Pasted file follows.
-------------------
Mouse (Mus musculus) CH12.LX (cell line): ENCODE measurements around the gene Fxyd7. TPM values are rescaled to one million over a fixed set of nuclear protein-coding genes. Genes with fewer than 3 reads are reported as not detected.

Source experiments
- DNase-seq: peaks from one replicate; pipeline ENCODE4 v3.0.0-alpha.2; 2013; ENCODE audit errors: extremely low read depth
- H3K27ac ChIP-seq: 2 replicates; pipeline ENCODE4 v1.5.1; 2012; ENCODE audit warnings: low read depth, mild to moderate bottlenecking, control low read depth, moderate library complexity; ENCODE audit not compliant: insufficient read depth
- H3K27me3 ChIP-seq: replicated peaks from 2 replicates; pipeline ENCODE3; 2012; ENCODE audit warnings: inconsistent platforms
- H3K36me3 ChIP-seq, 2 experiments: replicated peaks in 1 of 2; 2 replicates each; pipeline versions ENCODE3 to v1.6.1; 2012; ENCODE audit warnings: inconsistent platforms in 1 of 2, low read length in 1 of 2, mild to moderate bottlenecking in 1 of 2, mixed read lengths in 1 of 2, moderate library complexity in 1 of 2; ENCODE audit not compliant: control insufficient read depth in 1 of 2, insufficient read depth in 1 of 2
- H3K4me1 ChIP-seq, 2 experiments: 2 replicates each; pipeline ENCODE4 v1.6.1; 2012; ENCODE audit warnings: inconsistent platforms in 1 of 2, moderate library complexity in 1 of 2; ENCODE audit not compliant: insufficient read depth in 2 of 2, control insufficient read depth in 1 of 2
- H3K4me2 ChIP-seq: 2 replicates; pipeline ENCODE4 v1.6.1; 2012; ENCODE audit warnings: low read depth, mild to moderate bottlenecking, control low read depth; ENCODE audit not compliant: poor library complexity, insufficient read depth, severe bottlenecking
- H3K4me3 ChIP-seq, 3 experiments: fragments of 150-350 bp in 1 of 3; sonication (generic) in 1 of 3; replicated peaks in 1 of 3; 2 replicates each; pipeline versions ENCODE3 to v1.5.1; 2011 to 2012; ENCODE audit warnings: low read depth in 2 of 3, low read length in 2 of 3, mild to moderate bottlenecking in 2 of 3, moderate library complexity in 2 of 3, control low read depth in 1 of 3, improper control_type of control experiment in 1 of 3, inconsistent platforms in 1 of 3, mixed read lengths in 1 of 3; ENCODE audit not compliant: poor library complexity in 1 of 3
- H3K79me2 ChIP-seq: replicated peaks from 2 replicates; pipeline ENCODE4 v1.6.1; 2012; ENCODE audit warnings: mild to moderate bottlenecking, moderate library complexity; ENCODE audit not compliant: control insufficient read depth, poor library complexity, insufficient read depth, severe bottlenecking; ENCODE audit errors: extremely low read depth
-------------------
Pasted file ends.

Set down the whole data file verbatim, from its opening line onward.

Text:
Mouse (Mus musculus) CH12.LX (cell line): ENCODE measurements around the gene Fxyd7. TPM values are rescaled to one million over a fixed set of nuclear protein-coding genes. Genes with fewer than 3 reads are reported as not detected.

Source experiments
- DNase-seq: peaks from one replicate; pipeline ENCODE4 v3.0.0-alpha.2; 2013; ENCODE audit errors: extremely low read depth
- H3K27ac ChIP-seq: 2 replicates; pipeline ENCODE4 v1.5.1; 2012; ENCODE audit warnings: low read depth, mild to moderate bottlenecking, control low read depth, moderate library complexity; ENCODE audit not compliant: insufficient read depth
- H3K27me3 ChIP-seq: replicated peaks from 2 replicates; pipeline ENCODE3; 2012; ENCODE audit warnings: inconsistent platforms
- H3K36me3 ChIP-seq, 2 experiments: replicated peaks in 1 of 2; 2 replicates each; pipeline versions ENCODE3 to v1.6.1; 2012; ENCODE audit warnings: inconsistent platforms in 1 of 2, low read length in 1 of 2, mild to moderate bottlenecking in 1 of 2, mixed read lengths in 1 of 2, moderate library complexity in 1 of 2; ENCODE audit not compliant: control insufficient read depth in 1 of 2, insufficient read depth in 1 of 2
- H3K4me1 ChIP-seq, 2 experiments: 2 replicates each; pipeline ENCODE4 v1.6.1; 2012; ENCODE audit warnings: inconsistent platforms in 1 of 2, moderate library complexity in 1 of 2; ENCODE audit not compliant: insufficient read depth in 2 of 2, control insufficient read depth in 1 of 2
- H3K4me2 ChIP-seq: 2 replicates; pipeline ENCODE4 v1.6.1; 2012; ENCODE audit warnings: low read depth, mild to moderate bottlenecking, control low read depth; ENCODE audit not compliant: poor library complexity, insufficient read depth, severe bottlenecking
- H3K4me3 ChIP-seq, 3 experiments: fragments of 150-350 bp in 1 of 3; sonication (generic) in 1 of 3; replicated peaks in 1 of 3; 2 replicates each; pipeline versions ENCODE3 to v1.5.1; 2011 to 2012; ENCODE audit warnings: low read depth in 2 of 3, low read length in 2 of 3, mild to moderate bottlenecking in 2 of 3, moderate library complexity in 2 of 3, control low read depth in 1 of 3, improper control_type of control experiment in 1 of 3, inconsistent platforms in 1 of 3, mixed read lengths in 1 of 3; ENCODE audit not compliant: poor library complexity in 1 of 3
- H3K79me2 ChIP-seq: replicated peaks from 2 replicates; pipeline ENCODE4 v1.6.1; 2012; ENCODE audit warnings: mild to moderate bottlenecking, moderate library complexity; ENCODE audit not compliant: control insufficient read depth, poor library complexity, insufficient read depth, severe bottlenecking; ENCODE audit errors: extremely low read depth